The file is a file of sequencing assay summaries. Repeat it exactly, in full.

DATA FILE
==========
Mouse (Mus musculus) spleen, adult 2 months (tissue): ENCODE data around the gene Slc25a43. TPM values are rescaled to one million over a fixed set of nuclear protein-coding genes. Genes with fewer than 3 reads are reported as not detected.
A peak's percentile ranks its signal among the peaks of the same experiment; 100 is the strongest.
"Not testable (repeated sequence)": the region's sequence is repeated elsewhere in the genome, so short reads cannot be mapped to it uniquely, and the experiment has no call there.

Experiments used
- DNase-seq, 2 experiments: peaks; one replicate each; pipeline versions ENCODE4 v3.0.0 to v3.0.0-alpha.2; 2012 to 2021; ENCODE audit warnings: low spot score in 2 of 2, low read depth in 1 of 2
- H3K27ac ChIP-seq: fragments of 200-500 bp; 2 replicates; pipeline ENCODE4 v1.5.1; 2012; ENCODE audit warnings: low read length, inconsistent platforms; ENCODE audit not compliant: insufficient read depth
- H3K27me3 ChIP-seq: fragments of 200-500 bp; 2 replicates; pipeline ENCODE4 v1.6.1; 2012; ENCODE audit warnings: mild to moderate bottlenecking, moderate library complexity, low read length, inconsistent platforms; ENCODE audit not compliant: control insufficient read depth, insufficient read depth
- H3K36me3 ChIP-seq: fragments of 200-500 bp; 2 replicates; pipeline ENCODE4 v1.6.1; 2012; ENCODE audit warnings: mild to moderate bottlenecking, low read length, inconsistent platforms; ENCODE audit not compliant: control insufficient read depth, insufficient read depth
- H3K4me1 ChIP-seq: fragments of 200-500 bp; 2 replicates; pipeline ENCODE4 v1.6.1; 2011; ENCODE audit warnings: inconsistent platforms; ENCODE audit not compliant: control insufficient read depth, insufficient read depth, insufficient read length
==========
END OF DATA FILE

Mouse (Mus musculus) spleen, adult 2 months (tissue): ENCODE data around the gene Slc25a43. TPM values are rescaled to one million over a fixed set of nuclear protein-coding genes. Genes with fewer than 3 reads are reported as not detected.
A peak's percentile ranks its signal among the peaks of the same experiment; 100 is the strongest.
"Not testable (repeated sequence)": the region's sequence is repeated elsewhere in the genome, so short reads cannot be mapped to it uniquely, and the experiment has no call there.

Experiments used
- DNase-seq, 2 experiments: peaks; one replicate each; pipeline versions ENCODE4 v3.0.0 to v3.0.0-alpha.2; 2012 to 2021; ENCODE audit warnings: low spot score in 2 of 2, low read depth in 1 of 2
- H3K27ac ChIP-seq: fragments of 200-500 bp; 2 replicates; pipeline ENCODE4 v1.5.1; 2012; ENCODE audit warnings: low read length, inconsistent platforms; ENCODE audit not compliant: insufficient read depth
- H3K27me3 ChIP-seq: fragments of 200-500 bp; 2 replicates; pipeline ENCODE4 v1.6.1; 2012; ENCODE audit warnings: mild to moderate bottlenecking, moderate library complexity, low read length, inconsistent platforms; ENCODE audit not compliant: control insufficient read depth, insufficient read depth
- H3K36me3 ChIP-seq: fragments of 200-500 bp; 2 replicates; pipeline ENCODE4 v1.6.1; 2012; ENCODE audit warnings: mild to moderate bottlenecking, low read length, inconsistent platforms; ENCODE audit not compliant: control insufficient read depth, insufficient read depth
- H3K4me1 ChIP-seq: fragments of 200-500 bp; 2 replicates; pipeline ENCODE4 v1.6.1; 2011; ENCODE audit warnings: inconsistent platforms; ENCODE audit not compliant: control insufficient read depth, insufficient read depth, insufficient read length